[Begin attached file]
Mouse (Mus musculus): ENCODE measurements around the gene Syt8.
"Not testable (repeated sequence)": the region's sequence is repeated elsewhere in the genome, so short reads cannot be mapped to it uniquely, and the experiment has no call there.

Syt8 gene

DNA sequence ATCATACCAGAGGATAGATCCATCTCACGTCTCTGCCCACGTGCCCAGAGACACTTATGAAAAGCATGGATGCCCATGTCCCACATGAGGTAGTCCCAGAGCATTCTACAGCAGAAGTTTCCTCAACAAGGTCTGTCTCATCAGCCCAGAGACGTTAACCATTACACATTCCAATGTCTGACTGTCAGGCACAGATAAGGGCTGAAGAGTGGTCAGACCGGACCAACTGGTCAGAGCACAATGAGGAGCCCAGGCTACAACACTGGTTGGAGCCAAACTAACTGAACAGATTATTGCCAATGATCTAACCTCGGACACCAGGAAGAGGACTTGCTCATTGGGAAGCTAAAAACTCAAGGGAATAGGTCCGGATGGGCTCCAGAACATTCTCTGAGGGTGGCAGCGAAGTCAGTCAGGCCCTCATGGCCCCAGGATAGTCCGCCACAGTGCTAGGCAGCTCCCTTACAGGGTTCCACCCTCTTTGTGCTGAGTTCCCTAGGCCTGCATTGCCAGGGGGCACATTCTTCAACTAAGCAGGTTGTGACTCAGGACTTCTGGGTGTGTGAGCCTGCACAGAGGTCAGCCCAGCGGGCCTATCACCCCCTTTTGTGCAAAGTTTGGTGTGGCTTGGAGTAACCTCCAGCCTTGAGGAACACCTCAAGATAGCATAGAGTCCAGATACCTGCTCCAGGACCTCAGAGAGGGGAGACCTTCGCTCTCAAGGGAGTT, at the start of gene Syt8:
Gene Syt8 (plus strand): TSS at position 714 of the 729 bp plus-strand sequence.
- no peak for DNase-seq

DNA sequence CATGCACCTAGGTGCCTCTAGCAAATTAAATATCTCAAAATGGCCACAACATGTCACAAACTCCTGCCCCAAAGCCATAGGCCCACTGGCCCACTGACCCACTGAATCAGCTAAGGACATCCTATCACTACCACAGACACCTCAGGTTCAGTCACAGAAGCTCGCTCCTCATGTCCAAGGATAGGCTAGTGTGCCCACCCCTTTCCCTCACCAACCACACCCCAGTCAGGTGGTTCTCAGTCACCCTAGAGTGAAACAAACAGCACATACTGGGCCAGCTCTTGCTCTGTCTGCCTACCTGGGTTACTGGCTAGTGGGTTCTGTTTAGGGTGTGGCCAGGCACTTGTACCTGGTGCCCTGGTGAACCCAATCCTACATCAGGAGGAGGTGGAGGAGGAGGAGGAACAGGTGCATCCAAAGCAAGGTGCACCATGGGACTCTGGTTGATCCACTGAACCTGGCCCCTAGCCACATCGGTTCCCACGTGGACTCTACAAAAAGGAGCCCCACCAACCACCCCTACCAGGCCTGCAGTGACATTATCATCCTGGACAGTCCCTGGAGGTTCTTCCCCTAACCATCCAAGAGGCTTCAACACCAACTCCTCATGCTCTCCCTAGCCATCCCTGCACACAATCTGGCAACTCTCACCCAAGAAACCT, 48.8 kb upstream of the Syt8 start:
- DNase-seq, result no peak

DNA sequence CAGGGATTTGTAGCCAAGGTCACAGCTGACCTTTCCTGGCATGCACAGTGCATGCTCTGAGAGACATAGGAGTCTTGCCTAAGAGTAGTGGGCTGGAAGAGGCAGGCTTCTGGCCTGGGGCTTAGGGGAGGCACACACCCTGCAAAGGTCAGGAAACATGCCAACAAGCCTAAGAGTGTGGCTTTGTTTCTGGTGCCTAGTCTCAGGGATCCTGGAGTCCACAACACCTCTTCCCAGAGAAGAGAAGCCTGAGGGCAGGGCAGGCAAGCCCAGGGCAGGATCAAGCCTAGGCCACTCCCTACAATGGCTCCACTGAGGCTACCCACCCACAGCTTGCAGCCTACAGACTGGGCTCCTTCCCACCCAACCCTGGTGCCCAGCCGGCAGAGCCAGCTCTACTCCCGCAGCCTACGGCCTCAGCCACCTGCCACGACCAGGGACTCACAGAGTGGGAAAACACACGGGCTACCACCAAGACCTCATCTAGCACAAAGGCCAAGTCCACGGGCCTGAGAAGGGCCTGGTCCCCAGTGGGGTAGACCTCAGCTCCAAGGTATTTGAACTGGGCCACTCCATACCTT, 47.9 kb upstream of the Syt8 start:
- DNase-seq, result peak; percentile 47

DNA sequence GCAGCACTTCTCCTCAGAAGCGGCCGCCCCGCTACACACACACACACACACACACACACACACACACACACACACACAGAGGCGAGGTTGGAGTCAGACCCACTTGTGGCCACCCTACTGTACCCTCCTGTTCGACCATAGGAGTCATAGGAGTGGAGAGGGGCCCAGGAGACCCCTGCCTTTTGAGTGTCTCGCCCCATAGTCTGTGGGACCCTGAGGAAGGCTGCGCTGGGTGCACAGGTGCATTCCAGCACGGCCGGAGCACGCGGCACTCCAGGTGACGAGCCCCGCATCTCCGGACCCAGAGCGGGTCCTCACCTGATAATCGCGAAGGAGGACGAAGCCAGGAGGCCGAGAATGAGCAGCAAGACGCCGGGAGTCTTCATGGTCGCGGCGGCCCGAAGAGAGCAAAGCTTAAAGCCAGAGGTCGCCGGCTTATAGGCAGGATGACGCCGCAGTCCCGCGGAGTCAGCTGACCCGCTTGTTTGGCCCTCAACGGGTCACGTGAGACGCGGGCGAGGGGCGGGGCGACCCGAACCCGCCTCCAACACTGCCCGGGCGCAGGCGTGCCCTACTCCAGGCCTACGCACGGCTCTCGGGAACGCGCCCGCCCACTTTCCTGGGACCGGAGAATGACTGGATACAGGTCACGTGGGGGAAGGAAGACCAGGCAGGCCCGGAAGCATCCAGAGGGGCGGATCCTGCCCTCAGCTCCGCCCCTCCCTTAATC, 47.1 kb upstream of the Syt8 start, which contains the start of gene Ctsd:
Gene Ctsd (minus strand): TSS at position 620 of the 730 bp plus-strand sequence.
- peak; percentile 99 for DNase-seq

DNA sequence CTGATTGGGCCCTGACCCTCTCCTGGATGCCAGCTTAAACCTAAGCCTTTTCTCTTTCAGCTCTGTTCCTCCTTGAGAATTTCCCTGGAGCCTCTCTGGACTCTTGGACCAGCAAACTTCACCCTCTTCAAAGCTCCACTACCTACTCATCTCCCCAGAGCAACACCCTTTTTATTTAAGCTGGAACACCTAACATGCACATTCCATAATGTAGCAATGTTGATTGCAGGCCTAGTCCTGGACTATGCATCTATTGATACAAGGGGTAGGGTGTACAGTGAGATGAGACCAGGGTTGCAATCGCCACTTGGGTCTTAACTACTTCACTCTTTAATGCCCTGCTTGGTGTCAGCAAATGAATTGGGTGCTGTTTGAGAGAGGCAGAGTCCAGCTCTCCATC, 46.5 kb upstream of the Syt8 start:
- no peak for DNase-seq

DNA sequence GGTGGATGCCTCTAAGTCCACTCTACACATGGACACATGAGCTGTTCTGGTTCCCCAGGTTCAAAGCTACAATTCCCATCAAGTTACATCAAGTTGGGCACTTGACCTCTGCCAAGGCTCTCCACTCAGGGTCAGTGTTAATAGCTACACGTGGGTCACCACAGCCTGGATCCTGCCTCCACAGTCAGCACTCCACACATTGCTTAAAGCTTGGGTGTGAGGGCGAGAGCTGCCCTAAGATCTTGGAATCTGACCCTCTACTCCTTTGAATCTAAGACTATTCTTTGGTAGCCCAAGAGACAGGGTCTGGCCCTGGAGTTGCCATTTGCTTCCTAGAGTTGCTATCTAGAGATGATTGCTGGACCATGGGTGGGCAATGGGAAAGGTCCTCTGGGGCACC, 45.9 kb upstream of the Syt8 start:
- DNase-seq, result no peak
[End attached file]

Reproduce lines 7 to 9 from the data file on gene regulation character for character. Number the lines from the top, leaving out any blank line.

DNA sequence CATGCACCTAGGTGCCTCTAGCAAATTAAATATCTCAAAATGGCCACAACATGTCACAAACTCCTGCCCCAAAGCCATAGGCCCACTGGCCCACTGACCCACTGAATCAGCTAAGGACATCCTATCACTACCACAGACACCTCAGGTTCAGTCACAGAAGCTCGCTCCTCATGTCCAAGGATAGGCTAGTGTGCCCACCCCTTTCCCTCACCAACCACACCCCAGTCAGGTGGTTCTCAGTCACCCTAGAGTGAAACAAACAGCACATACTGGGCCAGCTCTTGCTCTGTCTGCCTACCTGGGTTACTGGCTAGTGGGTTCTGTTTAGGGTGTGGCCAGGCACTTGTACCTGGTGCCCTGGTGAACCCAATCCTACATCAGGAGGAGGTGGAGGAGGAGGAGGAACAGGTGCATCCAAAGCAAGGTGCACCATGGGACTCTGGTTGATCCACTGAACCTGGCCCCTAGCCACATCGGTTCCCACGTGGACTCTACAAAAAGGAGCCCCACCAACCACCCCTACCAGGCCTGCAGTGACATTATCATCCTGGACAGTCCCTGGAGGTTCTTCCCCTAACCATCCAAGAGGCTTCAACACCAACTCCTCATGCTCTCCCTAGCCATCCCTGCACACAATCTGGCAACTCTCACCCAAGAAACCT, 48.8 kb upstream of the Syt8 start:
- DNase-seq, result no peak

DNA sequence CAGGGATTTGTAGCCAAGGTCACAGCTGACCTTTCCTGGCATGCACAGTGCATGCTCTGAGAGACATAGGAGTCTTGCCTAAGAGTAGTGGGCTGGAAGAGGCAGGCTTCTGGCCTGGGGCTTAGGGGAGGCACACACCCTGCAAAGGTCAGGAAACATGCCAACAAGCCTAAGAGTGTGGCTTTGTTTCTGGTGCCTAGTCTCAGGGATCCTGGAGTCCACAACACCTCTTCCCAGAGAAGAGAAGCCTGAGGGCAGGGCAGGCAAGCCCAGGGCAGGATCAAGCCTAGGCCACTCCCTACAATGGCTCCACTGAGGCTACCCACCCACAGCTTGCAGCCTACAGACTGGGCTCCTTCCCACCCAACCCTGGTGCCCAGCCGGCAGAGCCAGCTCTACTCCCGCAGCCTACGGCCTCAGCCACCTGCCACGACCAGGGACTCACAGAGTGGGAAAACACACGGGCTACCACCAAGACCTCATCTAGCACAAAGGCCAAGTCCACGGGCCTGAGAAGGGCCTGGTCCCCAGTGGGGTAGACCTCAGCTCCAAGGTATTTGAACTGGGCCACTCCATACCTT, 47.9 kb upstream of the Syt8 start: